The Division of Extension has been awarded a Rural Opioid Technical Assistance (ROTA) grant of over $500,000 over two years, with funding from the Substance Abuse and Mental Health Services Administration. The purpose of the ROTA program is to develop and disseminate training and technical assistance for rural communities to address opioid issues.
In 2018, 78% of drug-related deaths in Wisconsin involved opioids, and Wisconsin was in the top 5 states for increased emergency department visits for overdoses from 2016 to 2017. Over 30% of the population lives in rural areas that lack opioid treatment centers and health care professionals to support the growing need to address abuse disorders.
“We know there are multiple determinants of substance use and misuse. It’s important to consider how community systems and policies support prevention and harm reduction, including social and economic drivers of health. Engaging coalitions in supporting community-level change can be an effective strategy for promoting health and preventing substance misuse,” said Amber Canto, Extension Health and Well-Being Institute Director.
The project will bring together campus partners from the School of Medicine and Public Health, the School of Human Ecology and the College of Engineering.
Extension educators across the state are naturally positioned to serve as connectors and facilitators in communities. Proposed activities of the grant include:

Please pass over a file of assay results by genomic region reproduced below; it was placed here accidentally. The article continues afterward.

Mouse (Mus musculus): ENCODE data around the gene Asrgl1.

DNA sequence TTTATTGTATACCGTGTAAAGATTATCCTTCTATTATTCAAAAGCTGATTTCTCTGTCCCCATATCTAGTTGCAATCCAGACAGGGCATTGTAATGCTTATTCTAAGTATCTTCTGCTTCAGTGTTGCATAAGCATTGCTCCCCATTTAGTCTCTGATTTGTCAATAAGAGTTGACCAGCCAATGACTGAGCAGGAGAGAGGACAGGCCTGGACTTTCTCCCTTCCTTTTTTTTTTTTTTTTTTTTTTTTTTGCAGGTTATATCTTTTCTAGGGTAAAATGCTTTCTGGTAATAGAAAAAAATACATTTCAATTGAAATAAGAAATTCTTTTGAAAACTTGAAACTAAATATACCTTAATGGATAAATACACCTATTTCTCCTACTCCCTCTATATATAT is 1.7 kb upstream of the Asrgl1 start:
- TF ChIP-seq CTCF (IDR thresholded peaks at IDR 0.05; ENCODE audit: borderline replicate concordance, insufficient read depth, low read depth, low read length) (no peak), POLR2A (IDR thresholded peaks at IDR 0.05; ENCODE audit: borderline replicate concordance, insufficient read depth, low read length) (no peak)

- Working with local health coalitions to identify needs, community priorities and the interventions needed to address opioid and stimulant prevention, treatment and recovery in their community.
- Providing adult and youth mental health first aid training to better equip community members to help those who may be experiencing a mental health crisis or substance use disorder.
- Teaching adults and youth coping skills to combat stress with evidence-based mindfulness and positive emotion interventions programs.
- Conducting Naloxone instructor training.
The funding has become more important as Wisconsin residents struggle with the impact of the novel coronavirus.
“The COVID-19 pandemic has exacerbated behavioral and mental health concerns. We’ve seen an increase in opioid overdoses in the state as well as dramatic increases in methamphetamine use. Our hope is we’ll be able to build capacity for community-led responses to identify signs of stress and respond in a time of crisis,” said Dr. Randall Brown, Associate Professor, Department of Family Medicine and Community Health.
The project will kick off in September, engaging Health and Well-Being Extension Educators across rural areas of the state.